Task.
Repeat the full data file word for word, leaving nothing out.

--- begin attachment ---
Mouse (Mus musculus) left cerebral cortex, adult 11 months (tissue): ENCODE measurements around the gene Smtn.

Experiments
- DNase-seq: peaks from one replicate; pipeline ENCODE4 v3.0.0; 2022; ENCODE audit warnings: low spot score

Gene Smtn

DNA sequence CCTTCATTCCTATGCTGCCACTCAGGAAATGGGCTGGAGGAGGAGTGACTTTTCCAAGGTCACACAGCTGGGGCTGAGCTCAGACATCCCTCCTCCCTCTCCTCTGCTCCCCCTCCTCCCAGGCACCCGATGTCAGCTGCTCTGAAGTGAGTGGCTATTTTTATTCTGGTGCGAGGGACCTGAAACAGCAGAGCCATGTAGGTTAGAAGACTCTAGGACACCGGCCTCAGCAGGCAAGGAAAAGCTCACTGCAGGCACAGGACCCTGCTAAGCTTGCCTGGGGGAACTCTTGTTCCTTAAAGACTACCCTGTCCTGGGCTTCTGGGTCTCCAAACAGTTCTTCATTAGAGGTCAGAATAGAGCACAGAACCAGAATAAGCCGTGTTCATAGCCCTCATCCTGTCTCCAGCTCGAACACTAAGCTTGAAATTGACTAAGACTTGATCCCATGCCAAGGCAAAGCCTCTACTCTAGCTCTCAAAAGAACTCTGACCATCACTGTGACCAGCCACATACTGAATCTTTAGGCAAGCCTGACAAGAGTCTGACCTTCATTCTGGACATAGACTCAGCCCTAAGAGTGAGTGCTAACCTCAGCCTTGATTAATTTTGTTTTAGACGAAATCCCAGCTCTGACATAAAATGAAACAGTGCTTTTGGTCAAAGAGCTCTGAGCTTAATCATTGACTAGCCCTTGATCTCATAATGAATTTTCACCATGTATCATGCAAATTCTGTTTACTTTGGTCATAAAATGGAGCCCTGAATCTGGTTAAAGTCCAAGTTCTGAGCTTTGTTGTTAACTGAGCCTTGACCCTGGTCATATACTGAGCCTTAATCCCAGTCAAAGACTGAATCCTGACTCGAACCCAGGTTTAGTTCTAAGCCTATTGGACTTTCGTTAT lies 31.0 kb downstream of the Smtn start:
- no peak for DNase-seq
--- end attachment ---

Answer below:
Mouse (Mus musculus) left cerebral cortex, adult 11 months (tissue): ENCODE measurements around the gene Smtn.

Experiments
- DNase-seq: peaks from one replicate; pipeline ENCODE4 v3.0.0; 2022; ENCODE audit warnings: low spot score

Gene Smtn

DNA sequence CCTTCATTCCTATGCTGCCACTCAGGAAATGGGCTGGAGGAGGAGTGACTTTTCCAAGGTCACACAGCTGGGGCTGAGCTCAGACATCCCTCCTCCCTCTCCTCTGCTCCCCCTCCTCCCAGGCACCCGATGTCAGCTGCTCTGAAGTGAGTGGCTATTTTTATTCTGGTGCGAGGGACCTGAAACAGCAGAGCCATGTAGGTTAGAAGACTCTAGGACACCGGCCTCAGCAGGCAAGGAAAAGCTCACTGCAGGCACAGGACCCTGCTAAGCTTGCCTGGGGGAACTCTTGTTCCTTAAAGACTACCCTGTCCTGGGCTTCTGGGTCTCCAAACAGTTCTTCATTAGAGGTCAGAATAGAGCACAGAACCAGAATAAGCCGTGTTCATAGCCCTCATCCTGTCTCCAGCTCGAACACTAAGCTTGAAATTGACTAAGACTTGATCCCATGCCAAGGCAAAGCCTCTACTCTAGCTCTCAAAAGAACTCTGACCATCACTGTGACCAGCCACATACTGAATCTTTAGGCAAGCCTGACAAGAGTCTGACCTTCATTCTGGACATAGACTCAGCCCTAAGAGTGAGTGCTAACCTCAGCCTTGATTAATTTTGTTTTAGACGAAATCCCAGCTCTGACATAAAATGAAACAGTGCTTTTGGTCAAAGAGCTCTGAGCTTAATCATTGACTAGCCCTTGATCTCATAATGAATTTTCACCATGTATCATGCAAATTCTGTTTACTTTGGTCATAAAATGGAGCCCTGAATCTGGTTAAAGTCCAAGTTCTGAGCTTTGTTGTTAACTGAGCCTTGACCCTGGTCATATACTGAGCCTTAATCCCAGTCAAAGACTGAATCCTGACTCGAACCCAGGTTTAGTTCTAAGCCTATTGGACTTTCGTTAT lies 31.0 kb downstream of the Smtn start:
- no peak for DNase-seq